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Old 03-10-2012, 12:35 PM   #11
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I lived in Philly for quite a few years, and people in Philadelphia do NOT put Cheese Whiz on cheesesteaks. Onions on the griddle first, maybe some bell pepper, then shaved beef, often still frozen, on top of 'em. Turn and top with provolone, let melt. Serve on a 6" Italian torpedo roll, top with marinara. Cheese Whiz...aaaagghhhh!
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Old 03-10-2012, 12:37 PM   #12
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Originally Posted by Sir_Loin_of_Beef View Post
Some cheesesteak places use cheese whiz, but the really good ones use provolone. If you absolutely have to have cheese whiz, try melting some Velveeta if that's available in GB or you can melt some American cheese slices. You know, the ones individually wrapped in plastic, stacked and sealed in cellophane? It's all the same processed cheese food in a different form.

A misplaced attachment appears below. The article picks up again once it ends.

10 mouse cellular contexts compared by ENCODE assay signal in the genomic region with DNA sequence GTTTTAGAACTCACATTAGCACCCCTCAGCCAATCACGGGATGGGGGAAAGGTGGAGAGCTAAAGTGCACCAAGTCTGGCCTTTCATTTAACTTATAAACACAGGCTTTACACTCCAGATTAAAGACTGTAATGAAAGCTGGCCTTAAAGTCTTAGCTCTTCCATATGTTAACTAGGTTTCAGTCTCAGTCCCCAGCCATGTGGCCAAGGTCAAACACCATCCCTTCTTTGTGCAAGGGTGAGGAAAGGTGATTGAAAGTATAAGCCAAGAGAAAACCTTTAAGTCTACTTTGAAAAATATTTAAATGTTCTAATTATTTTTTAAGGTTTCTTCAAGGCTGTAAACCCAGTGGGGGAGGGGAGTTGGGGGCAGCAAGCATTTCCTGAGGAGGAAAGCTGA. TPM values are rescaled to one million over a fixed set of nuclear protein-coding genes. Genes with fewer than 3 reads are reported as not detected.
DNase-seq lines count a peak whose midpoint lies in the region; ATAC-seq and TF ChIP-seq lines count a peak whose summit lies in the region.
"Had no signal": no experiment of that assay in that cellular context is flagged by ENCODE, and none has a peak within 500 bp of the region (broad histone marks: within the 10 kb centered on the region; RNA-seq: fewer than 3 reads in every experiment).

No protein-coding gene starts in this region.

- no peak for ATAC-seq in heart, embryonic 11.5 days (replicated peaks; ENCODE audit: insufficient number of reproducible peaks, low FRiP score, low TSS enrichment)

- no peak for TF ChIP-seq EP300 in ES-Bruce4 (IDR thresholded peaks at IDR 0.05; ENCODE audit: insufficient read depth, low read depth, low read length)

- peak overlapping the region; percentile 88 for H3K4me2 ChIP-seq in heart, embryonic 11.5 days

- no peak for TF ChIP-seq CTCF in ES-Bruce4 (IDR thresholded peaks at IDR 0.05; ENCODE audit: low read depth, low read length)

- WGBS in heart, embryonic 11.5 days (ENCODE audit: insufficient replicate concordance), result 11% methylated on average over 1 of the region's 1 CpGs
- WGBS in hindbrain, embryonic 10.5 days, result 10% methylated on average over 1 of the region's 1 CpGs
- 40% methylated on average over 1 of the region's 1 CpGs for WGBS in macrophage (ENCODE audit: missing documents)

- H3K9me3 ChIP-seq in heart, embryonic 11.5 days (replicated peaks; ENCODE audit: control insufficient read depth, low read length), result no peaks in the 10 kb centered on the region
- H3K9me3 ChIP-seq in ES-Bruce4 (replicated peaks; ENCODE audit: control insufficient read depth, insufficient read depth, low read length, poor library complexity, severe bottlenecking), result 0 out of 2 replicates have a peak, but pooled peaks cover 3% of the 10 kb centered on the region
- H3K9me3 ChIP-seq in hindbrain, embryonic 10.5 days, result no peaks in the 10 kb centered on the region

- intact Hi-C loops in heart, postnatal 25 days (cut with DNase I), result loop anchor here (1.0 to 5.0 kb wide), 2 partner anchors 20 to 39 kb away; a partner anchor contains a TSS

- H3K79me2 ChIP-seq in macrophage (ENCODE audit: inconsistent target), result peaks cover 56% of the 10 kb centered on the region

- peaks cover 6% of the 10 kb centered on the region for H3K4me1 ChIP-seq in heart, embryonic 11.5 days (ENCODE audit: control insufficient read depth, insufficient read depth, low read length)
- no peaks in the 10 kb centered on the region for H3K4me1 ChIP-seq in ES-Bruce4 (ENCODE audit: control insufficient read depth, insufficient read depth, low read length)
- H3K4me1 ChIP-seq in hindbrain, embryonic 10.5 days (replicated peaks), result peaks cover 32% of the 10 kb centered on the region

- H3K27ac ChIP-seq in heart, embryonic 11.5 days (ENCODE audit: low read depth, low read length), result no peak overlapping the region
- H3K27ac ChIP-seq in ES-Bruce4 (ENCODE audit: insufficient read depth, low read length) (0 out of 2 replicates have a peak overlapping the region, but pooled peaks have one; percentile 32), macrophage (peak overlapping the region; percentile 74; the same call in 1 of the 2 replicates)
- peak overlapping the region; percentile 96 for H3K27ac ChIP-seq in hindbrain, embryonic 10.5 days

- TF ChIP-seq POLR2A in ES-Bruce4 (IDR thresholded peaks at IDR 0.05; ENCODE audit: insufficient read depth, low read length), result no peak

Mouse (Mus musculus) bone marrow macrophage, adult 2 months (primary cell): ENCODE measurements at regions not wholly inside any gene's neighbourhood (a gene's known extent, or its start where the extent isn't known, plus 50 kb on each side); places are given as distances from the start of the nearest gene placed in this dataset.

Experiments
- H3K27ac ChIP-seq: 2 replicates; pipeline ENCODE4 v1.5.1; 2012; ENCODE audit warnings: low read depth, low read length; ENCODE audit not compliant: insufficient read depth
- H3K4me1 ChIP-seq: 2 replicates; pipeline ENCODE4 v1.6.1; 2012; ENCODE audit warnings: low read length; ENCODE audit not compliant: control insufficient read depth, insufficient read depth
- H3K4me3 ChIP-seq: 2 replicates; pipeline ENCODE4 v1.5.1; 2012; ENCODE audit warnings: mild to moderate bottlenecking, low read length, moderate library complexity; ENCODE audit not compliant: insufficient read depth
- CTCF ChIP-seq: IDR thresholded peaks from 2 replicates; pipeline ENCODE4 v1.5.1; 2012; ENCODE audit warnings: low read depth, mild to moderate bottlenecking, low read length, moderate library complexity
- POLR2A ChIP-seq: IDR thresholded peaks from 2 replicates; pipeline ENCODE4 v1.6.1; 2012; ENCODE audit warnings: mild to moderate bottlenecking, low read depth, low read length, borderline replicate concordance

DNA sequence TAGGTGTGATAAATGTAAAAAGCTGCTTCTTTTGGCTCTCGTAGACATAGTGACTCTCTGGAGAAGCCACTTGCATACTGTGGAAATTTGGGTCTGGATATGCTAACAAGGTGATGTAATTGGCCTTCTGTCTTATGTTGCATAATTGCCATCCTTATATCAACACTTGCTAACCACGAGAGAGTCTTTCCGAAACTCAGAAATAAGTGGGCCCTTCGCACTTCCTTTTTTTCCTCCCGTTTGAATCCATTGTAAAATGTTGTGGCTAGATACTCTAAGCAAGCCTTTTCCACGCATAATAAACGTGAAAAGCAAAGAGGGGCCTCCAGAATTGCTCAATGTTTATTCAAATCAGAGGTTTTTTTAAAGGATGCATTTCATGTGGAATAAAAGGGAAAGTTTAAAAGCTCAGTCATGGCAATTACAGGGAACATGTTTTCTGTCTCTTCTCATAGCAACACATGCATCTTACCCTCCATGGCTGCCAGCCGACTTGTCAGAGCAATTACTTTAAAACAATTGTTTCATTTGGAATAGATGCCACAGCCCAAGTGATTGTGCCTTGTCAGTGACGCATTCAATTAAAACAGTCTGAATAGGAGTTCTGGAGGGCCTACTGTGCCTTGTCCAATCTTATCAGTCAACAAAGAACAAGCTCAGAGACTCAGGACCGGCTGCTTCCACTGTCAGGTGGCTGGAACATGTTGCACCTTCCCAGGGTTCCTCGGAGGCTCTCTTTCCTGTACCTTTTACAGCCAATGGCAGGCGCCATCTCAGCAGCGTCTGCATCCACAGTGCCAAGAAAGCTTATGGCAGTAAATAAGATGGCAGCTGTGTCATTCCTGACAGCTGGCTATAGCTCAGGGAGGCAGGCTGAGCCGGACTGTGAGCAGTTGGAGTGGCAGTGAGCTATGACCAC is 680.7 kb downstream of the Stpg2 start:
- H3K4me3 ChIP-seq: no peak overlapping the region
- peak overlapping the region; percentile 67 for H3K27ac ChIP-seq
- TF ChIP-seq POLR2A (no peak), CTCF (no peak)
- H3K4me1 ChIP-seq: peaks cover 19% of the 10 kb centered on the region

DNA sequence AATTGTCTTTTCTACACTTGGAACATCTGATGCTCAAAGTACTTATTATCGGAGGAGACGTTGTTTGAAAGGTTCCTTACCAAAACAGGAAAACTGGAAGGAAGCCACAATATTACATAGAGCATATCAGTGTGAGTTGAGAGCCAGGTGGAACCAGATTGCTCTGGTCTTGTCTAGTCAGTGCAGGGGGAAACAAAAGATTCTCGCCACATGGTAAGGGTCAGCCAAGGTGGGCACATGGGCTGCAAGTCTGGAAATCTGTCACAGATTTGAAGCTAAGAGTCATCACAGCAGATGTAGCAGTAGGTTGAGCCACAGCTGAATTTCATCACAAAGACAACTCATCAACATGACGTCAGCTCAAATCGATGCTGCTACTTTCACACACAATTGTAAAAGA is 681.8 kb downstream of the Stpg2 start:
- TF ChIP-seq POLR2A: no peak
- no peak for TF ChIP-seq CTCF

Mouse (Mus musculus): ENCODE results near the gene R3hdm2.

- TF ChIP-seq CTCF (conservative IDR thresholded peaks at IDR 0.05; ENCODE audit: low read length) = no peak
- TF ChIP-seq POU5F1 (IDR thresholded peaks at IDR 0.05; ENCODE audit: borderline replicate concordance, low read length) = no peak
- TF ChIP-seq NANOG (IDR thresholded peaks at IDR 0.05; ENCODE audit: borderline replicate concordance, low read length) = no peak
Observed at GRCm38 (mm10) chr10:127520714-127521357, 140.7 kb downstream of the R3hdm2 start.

I often think of those Japanese ginger candies wrapped in rice paper when I think of those Kraft celo-wrapped slices. The contents are as edible as the container.
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Old 03-10-2012, 06:01 PM   #13
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GLC - Kraft, that was it. When I was a child growing up in the groovy 70's I remember Kraft Cheddar Spread which came in a jar and it was orangey coloured and a weird texture, I am sure that was our version of cheese whiz.

Its long gone from our shelves now.
Kraft sells a variety of processed cheese and "cheese spread" products around he world.










Some are "processed." Some are "prepared," I assume to accord with local food terminology law.